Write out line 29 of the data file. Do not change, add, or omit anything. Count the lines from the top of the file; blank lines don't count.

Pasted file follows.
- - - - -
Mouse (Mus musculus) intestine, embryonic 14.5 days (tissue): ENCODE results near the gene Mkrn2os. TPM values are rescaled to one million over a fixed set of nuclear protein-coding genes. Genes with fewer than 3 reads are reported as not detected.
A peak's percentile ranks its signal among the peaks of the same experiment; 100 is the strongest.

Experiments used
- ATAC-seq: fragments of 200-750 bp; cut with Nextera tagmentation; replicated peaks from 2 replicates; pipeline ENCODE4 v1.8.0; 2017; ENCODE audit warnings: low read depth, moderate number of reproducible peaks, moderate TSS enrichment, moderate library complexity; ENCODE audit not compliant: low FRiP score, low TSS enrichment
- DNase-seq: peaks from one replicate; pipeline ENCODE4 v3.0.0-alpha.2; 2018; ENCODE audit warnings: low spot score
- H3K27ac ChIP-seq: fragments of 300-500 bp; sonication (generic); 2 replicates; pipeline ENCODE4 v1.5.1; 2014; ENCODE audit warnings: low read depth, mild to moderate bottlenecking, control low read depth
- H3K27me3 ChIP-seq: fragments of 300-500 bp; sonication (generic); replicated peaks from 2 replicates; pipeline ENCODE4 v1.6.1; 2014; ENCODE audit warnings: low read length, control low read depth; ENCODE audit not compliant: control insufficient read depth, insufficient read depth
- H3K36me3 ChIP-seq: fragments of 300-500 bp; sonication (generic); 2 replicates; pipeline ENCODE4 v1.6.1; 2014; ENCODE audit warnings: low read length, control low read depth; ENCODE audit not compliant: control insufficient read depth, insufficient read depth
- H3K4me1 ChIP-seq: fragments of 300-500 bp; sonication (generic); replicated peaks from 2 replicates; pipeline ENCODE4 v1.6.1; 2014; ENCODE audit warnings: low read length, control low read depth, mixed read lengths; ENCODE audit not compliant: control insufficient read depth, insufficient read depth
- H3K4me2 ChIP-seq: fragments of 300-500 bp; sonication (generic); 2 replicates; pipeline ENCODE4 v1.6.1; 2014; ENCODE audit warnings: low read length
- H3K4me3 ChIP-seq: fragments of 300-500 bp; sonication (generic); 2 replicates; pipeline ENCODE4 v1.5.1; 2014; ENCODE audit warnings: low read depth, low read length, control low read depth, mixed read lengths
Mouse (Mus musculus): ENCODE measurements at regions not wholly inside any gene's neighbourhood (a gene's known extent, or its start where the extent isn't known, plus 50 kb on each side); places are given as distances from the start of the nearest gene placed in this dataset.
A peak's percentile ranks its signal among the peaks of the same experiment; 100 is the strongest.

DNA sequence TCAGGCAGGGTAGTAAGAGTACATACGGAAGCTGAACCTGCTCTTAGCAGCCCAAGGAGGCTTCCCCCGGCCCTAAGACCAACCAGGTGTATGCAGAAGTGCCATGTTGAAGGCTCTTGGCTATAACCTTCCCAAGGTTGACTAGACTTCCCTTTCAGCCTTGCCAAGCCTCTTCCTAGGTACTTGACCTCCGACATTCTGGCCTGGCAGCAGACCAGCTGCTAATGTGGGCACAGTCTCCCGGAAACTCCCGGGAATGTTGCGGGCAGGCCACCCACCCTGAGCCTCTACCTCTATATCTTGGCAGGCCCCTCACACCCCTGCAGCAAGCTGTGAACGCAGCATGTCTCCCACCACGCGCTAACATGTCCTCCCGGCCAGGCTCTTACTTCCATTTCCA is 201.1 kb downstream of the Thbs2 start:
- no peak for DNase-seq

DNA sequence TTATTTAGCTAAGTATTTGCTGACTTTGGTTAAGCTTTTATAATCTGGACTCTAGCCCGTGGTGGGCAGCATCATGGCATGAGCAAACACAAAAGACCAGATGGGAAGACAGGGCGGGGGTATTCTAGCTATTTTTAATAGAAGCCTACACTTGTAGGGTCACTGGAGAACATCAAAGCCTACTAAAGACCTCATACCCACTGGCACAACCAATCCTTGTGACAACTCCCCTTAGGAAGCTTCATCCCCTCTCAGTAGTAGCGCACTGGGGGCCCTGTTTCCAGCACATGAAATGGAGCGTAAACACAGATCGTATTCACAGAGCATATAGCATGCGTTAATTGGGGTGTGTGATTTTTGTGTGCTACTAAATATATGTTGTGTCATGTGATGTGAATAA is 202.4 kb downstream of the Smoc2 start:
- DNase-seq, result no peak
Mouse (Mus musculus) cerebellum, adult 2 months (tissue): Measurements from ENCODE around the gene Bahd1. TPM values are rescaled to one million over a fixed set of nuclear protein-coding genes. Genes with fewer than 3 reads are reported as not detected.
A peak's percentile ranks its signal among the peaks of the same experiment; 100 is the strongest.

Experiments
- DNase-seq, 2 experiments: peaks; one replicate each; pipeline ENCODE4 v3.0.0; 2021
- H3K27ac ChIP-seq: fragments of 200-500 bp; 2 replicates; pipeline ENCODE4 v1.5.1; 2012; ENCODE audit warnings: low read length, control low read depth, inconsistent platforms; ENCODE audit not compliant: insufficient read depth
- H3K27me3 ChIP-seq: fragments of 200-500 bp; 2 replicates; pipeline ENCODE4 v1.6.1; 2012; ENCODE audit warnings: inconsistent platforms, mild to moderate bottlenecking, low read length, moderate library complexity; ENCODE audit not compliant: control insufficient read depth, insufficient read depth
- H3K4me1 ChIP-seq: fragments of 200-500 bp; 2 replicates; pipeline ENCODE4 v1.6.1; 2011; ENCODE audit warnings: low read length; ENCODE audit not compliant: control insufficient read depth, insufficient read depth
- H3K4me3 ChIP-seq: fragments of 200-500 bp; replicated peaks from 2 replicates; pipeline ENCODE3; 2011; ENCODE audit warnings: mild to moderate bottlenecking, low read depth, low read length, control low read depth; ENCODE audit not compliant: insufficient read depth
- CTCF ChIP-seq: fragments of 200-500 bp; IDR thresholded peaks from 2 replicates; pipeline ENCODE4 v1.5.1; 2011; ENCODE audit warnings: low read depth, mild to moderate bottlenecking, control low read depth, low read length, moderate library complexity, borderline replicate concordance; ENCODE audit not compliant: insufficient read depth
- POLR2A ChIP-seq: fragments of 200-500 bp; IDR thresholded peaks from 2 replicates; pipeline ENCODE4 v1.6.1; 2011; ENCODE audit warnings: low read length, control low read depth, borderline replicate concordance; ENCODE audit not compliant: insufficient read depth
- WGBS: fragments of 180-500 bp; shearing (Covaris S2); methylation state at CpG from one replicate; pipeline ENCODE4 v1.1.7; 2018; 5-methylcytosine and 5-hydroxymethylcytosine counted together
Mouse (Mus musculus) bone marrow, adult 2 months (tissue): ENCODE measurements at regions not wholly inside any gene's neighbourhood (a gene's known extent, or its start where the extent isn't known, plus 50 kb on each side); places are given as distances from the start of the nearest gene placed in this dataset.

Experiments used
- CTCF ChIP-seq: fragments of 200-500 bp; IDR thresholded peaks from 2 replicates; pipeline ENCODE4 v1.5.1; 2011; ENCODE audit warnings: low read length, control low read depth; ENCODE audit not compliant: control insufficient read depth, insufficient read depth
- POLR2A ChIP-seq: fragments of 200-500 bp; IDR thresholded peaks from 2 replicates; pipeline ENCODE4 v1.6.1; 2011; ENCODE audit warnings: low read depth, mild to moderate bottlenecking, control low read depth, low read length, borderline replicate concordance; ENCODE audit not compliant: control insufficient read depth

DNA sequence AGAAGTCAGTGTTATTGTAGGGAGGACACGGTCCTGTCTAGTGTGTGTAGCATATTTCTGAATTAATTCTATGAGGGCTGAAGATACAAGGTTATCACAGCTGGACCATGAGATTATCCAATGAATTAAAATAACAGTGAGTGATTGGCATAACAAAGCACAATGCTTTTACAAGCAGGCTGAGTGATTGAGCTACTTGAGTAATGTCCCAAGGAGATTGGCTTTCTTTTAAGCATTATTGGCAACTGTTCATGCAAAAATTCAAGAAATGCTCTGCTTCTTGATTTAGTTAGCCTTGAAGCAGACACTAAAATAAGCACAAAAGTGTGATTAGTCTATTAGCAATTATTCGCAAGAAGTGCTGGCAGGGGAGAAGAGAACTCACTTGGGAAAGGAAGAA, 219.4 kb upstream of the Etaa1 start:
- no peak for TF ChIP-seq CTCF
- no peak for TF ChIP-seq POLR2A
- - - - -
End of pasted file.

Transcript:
Mouse (Mus musculus) bone marrow, adult 2 months (tissue): ENCODE measurements at regions not wholly inside any gene's neighbourhood (a gene's known extent, or its start where the extent isn't known, plus 50 kb on each side); places are given as distances from the start of the nearest gene placed in this dataset.